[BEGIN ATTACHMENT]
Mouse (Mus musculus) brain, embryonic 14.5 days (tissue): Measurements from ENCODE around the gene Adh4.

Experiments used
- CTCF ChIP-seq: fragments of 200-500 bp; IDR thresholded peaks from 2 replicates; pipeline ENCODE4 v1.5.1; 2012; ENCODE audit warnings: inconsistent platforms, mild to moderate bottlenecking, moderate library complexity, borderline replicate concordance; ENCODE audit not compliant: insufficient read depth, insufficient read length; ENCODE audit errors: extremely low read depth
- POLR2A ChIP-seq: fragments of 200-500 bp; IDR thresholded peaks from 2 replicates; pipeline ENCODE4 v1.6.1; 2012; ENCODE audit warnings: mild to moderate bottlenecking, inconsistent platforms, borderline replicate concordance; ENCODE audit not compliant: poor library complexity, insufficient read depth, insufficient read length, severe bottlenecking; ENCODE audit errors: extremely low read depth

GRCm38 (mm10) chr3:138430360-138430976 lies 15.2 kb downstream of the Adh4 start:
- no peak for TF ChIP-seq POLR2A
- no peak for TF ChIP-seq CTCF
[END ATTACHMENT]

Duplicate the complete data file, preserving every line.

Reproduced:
Mouse (Mus musculus) brain, embryonic 14.5 days (tissue): Measurements from ENCODE around the gene Adh4.

Experiments used
- CTCF ChIP-seq: fragments of 200-500 bp; IDR thresholded peaks from 2 replicates; pipeline ENCODE4 v1.5.1; 2012; ENCODE audit warnings: inconsistent platforms, mild to moderate bottlenecking, moderate library complexity, borderline replicate concordance; ENCODE audit not compliant: insufficient read depth, insufficient read length; ENCODE audit errors: extremely low read depth
- POLR2A ChIP-seq: fragments of 200-500 bp; IDR thresholded peaks from 2 replicates; pipeline ENCODE4 v1.6.1; 2012; ENCODE audit warnings: mild to moderate bottlenecking, inconsistent platforms, borderline replicate concordance; ENCODE audit not compliant: poor library complexity, insufficient read depth, insufficient read length, severe bottlenecking; ENCODE audit errors: extremely low read depth

GRCm38 (mm10) chr3:138430360-138430976 lies 15.2 kb downstream of the Adh4 start:
- no peak for TF ChIP-seq POLR2A
- no peak for TF ChIP-seq CTCF